Reporter's notebook

Revolutionary, ‘terrorist,’ mother

For some Syrian women, the desperate determination to be rid of Bashar Assad trumps even maternal instincts

Injured Syrian women arrive at a field hospital after an air strike hit their homes in the town of Azaz on the outskirts of Aleppo, Syria, last month (Illustrative photo credit: AP Photo/ Khalil Hamra)
Injured Syrian women arrive at a field hospital after an air strike hit their homes in the town of Azaz on the outskirts of Aleppo, Syria, last month (Illustrative photo credit: AP Photo/ Khalil Hamra)

ANTAKYA, Turkey — When civil war came to her home town of Aleppo, Samar was one of the first people who supported it. She marched in the protests and she smuggled in weaponry from across the nearby border with Turkey. “I used to hide six Kalashnikovs [Russian-made assault rifles] under my abaya [cloak] each time I crossed over.”

I met Samar, who is 48, and her son Anwar when I recently traveled to Antakya, just across the Syrian border in southern Turkey. They were sitting in a corner cafe, discussing how to smuggle Anwar into Damascus with Firas, a “transporter” — someone who helps those who want to cross into Syria illegally.

“I am wanted by the regime, and my mom’s picture was on TV yesterday as a terrorist,” Anwar told me proudly.

Samar’s support of the revolution against President Bashar Assad is fierce, even fiercer than a mother’s instinct to keep her children out of harm’s way. She was sending this son to fight, because she couldn’t be there herself right now, she said, and she wouldn’t mind sending more children. “If I had 10 children, I would send them all.” Samar said.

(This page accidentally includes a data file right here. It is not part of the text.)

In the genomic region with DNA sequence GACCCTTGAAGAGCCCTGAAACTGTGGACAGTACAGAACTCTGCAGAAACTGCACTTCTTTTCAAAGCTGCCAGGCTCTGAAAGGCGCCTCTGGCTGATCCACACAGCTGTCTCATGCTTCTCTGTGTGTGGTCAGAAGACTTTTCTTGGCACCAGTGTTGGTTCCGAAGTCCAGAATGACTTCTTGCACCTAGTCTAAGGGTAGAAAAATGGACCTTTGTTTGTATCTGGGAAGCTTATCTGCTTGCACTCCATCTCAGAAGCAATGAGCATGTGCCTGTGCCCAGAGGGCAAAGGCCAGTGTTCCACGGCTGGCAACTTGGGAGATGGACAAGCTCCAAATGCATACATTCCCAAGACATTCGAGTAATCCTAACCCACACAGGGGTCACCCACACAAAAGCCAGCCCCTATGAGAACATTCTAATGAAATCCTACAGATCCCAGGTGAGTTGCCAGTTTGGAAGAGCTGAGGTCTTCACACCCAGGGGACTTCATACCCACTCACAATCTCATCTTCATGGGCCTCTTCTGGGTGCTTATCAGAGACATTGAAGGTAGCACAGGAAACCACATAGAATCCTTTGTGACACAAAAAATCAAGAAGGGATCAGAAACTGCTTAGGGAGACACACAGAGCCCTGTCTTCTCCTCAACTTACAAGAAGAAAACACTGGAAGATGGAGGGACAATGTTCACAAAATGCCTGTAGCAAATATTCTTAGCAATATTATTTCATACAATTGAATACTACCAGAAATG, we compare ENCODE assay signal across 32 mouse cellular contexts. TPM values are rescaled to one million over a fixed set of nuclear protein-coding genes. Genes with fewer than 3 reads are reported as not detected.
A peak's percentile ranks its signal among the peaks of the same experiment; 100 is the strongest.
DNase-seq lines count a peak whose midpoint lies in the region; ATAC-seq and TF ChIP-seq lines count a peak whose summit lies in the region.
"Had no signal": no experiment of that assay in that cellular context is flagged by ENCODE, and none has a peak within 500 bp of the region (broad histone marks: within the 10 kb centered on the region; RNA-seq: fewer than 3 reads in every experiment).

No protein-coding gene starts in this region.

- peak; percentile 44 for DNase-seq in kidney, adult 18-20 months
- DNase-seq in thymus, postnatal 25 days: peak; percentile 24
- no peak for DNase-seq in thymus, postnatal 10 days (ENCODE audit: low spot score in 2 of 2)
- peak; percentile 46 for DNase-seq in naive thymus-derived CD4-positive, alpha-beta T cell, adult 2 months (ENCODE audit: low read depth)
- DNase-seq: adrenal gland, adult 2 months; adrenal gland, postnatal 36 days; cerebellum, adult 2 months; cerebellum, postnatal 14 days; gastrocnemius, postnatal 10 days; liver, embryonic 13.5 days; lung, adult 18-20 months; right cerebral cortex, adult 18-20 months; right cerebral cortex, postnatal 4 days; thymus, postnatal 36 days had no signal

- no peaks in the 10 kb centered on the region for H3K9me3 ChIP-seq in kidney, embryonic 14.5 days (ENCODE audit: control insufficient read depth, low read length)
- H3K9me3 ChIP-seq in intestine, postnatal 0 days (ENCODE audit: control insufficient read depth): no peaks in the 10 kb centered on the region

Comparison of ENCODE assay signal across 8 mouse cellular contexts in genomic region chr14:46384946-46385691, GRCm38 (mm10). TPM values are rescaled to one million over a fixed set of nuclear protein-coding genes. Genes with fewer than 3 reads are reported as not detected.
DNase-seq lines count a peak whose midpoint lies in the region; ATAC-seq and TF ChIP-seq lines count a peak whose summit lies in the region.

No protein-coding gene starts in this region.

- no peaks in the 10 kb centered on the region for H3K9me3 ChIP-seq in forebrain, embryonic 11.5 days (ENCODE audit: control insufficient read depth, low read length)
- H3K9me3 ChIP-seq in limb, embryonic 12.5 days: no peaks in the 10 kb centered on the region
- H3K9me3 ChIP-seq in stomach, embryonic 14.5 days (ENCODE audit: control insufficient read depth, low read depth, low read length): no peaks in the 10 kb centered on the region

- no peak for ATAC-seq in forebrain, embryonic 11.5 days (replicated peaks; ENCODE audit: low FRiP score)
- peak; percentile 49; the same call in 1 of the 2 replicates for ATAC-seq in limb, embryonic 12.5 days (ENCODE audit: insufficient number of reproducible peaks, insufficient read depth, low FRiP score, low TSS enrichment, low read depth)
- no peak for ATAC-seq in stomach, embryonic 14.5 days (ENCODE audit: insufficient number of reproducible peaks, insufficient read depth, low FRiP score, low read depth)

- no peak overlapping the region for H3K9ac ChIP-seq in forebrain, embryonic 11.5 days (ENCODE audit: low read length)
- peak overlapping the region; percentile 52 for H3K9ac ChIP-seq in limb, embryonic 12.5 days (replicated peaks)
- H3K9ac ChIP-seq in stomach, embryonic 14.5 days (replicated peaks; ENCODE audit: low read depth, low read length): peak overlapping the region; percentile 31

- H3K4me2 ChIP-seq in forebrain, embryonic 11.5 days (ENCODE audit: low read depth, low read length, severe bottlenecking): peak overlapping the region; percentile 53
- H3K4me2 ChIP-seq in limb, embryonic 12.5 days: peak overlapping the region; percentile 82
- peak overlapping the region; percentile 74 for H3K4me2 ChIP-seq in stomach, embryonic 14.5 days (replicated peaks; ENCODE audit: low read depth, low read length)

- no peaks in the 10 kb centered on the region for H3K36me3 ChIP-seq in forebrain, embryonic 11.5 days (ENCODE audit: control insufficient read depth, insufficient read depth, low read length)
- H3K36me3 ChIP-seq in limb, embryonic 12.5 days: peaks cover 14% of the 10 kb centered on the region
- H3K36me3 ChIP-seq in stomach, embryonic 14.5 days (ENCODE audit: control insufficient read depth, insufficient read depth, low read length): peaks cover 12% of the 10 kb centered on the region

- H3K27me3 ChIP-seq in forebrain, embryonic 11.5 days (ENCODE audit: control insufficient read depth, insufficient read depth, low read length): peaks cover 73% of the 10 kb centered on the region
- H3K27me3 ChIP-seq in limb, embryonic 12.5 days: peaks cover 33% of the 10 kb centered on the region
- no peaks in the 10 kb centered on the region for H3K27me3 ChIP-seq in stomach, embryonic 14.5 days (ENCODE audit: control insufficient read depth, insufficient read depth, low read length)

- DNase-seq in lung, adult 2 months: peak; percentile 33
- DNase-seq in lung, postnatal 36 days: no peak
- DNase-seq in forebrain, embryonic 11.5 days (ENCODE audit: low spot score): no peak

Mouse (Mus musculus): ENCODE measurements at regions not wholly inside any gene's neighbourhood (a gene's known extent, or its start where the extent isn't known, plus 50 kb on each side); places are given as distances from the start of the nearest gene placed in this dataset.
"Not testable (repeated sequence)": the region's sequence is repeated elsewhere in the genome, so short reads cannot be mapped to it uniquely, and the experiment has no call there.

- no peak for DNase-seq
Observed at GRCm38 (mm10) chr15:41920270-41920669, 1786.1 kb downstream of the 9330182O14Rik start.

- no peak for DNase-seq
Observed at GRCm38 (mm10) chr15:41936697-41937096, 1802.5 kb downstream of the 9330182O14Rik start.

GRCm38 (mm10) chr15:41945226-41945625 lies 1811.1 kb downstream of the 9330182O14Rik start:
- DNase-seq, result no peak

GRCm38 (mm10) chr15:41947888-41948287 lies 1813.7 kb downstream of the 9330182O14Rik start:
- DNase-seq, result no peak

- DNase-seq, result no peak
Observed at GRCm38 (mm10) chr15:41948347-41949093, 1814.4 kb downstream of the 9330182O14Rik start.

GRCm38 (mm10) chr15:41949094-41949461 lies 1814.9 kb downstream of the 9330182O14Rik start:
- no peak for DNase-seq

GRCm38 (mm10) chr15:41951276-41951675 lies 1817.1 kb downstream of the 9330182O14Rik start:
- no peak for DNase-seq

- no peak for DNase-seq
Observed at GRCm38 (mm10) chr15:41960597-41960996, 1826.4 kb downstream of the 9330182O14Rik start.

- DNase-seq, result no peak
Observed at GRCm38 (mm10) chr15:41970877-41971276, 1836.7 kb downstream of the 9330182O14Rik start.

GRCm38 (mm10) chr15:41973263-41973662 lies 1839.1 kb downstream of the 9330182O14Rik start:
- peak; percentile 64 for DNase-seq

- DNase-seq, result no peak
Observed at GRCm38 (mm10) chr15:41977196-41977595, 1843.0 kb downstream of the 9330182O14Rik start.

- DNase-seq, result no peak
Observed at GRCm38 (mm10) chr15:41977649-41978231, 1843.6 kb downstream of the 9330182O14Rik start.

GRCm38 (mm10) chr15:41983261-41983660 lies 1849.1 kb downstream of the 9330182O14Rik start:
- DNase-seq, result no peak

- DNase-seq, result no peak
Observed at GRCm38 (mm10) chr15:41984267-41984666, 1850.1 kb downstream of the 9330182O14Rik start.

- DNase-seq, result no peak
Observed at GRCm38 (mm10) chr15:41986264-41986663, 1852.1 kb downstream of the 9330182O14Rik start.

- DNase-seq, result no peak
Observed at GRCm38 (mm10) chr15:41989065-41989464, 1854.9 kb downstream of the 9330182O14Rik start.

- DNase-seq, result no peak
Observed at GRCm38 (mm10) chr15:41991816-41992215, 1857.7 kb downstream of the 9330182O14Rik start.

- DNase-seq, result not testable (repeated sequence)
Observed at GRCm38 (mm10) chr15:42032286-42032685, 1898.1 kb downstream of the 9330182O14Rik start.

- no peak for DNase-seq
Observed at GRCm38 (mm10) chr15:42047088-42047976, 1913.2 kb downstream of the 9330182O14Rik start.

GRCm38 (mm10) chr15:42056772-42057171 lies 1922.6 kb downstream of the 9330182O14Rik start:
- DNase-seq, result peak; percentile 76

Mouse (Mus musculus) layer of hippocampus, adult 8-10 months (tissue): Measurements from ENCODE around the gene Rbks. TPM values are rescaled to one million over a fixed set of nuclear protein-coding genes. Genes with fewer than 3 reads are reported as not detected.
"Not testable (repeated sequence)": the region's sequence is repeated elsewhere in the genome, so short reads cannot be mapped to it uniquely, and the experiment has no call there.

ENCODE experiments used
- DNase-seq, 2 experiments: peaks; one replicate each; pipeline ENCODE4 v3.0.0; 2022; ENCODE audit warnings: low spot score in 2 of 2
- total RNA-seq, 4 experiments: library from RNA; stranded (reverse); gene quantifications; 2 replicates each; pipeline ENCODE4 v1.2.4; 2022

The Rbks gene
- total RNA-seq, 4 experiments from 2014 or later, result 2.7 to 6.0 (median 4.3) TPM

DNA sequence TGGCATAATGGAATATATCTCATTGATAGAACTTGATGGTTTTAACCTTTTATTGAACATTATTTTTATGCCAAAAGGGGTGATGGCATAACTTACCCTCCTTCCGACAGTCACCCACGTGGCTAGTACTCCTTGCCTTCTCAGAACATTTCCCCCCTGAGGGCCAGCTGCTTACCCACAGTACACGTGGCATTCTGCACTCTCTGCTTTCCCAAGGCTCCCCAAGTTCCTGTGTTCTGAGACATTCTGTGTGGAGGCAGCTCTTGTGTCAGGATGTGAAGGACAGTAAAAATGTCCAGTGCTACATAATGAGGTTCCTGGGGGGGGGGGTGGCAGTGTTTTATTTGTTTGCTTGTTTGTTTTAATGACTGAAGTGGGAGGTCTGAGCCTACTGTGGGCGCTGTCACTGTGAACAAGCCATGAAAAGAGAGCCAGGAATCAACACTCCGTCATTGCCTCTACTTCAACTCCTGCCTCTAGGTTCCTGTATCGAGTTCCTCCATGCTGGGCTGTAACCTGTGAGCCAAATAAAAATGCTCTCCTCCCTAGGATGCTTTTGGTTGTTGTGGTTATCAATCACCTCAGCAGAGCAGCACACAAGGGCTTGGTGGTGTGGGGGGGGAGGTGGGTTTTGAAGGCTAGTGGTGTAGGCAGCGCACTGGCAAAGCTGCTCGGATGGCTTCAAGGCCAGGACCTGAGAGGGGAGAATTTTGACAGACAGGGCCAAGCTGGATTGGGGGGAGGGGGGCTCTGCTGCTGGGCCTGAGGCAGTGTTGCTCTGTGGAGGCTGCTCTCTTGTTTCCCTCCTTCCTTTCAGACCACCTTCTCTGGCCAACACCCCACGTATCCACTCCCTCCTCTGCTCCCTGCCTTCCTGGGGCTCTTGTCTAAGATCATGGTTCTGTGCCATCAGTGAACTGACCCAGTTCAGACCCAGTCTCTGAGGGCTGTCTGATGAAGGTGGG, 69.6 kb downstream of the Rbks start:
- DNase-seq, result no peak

Samar is not the only one. Thuwaiba, who was born in Syria’s Mediterranean port of Tartus but lives in Canada, was in Turkey running secret support missions for the rebels. Firas, the “transporter,” described Thuwaiba as a well-trained and fierce fighter. When I asked her to describe her precise role, however, Thuwaiba demurred. She did tell me she had left her college-age daughter back in Canada to join the fight.

A third woman I encountered, a friend of Samar who did not want to mention her name for fear of the regime, is a professional Syrian TV producer and journalist who said she left her job to join the revolution. She was using her knowledge and international connections in the Middle East to support the revolution, she told me. “I was in Egypt, meeting with Egyptian female journalists, to see how they can help us from there,” she said.

Inside Syria, women are said to have organized in large numbers to join the uprising. According to Suhair Attassi, a female activist and a Syrian National Council member now in Cairo, there is a female brigade in Daraa, in the southwest of the country near the Jordan border, that numbers around 1,000.

Here in Antakya, near the border with Syria, I met a rebel fighter named Bassel, who had spent the past year fighting across the country. He confirmed, “There are women fighters in Daraa. They learned to carry and use weapons — to avoid rape, and to fight the Assad regime.”